by David Baker
Often those who find themselves in indefensible positions resort to “invective” for justification. One of the more popular invectives is for those who speak out against error and criticize false teaching is “watchdog.”
Now, it is funny that the usual criticism of “watchdogs” is that they are not kind in the way they deal with problems. It is resented that they should be critical or that they should communicate their concerns to others. It rarely matters whether the language used is kind or unkind, or what kind of spirit is manifest when a “watchdog” does his thing. The fact is that they have done it, and they have actually used such terms as “false teacher” with reference to those who teach that which is false.
The funny part is that “false teacher,” while it may not be pleasing to hear it used about oneself, is an entirely useful term. It describes one in terms of what he does, and it rarely is applied unless one persists in his teaching of error. That is fair. But “watchdog” is intended as invective, not a kind or descriptive way of putting things at all. Those who use it must make an effort not to sound bitter or superior. And it wreaks positively of what it is intended to criticize.
God’s answer to “watchdogs”
What does God say? “Son of man, I have made thee a watchman unto the house of Israel: therefore hear the word at my mouth, and give them warning from me. When I say unto the wicked, Thou shalt surely die; and thou givest him not warning, nor speakest to warn the wicked from his wicked way, to save his life; the same wicked man shall die in his iniquity; but his blood will I require at thy hand. Yet if thou warn the wicked, and he turn not from his wickedness, nor from his wicked way, he shall die in his iniquity; but thou hast delivered thy soul” (Ezekiel 3:17-19). God commends the function that some have decried as being “watchdogs,” but uses a more functional and less abusive term – “watchman.”
Those who take it upon themselves to speak for God are privileged to do so. With the privilege comes grave responsibility. “Be not many of you teachers, my brethren, knowing that we shall receive heavier judgment” (James 3:1). As servants of God we are entrusted with the spiritual welfare of the world, the souls of men. As each must answer to God, we must answer for how we have effected their answer. We have a responsibility to teach and to warn of those who teach error. If we cannot do that, then we dare not claim the privilege.
Paul reiterates God’s thoughts
Paul said, “And have no fellowship with the unfruitful works of darkness, but rather even reprove them” (Ephesians 5:11). Was Paul being a “watchdog” when he told the brethren to reprove those who work darkness? By the way, “reprove” makes an interesting word study. “But when Cephas came to Antioch, I resisted him to the face, because he stood condemned. For before that certain came from James, he ate with the Gentiles; but when they came, he drew back and separated himself, fearing them that were of the circumcision.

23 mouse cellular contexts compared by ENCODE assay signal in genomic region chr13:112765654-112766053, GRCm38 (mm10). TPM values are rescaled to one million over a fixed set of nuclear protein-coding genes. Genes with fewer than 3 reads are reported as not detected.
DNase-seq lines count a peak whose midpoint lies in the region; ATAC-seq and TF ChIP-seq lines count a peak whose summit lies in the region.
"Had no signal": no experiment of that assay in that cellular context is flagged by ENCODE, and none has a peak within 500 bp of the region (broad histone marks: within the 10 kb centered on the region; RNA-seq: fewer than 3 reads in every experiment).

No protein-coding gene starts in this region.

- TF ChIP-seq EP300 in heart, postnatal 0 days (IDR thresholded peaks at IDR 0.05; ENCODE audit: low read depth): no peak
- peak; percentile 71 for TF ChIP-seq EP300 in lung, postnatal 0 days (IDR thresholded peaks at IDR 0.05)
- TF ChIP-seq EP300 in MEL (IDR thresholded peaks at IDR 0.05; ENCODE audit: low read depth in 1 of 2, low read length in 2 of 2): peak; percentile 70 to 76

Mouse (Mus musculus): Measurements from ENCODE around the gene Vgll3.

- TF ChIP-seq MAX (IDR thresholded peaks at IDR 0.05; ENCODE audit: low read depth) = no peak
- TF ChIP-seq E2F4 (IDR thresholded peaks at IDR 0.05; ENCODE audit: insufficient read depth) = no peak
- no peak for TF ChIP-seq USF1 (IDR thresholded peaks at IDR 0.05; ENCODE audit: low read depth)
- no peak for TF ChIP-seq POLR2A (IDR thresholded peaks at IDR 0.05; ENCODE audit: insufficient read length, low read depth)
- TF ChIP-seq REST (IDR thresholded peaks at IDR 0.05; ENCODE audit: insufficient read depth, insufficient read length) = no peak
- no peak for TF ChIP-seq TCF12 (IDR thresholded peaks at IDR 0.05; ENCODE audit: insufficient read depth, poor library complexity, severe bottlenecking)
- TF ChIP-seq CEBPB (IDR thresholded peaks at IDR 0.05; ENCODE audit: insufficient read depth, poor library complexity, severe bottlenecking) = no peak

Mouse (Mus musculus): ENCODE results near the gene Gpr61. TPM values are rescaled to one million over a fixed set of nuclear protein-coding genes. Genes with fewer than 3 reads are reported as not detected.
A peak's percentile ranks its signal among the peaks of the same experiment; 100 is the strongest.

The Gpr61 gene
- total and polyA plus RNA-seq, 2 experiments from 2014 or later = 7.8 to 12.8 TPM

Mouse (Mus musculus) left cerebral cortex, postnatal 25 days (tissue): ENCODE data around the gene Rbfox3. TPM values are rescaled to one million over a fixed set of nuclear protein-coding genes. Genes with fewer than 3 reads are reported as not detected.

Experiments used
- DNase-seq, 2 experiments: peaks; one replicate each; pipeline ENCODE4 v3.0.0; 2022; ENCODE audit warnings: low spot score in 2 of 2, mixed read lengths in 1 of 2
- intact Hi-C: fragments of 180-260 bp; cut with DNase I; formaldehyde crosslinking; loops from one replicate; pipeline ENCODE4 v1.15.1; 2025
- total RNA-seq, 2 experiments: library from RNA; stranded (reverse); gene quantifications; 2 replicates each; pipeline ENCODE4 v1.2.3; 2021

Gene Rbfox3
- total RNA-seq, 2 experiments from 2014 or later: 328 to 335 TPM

And the rest of the Jews dissembled likewise with him; insomuch that even Barnabas was carried away with their dissimulation. But when I saw that they walked not uprightly according to the truth of the gospel, I said unto Cephas before them all, If thou, being a Jew, livest as do the Gentiles, and not as do the Jews, how compellest thou the Gentiles to live as do the Jews?” (Galatians 2:11-14). When error is publicly proclaimed or endorsed, it needs to be publicly exposed. That is Paul’s teaching and his example. To do less is to neglect God’s will in the matter.
Watchdog’s must be heard
The best watchdogs are the ones who make the most noise. I had a friend once who had a vicious Doberman. He bragged that no one would dare rob his house because of the fear that dog would provoke. He came home one day to find his house empty and the dog chewing on a strange “soup-bone” while his mind was apparently “lost in space.” What good was that mutt? The dog the thief fears the most is the poodle or Chihuahua. Have you ever seen one of those that didn’t bark his head off.
The noise of exposure and contradiction the false teacher cannot abide. He must do his work unopposed by the light of truth. He searches out the dark corners of vulnerable ears to plant his seed. Those who would warn are called “watch-dogs” as though that classifies them as vile. But it is the dog that doesn’t bark – the “hush-puppy” – that is condemned in Scripture. “His watchmen are blind, they are all without knowledge; they are all dumb dogs, they cannot bark; dreaming, lying down, loving to slumber. Yea, the dogs are greedy, they can never have enough; and these are shepherds that cannot understand: they have all turned to their own way, each one to his gain, from every quarter” (Isaiah 56:10-11). Faithful servants are watchful. The best watchdogs are the ones who make the most noise.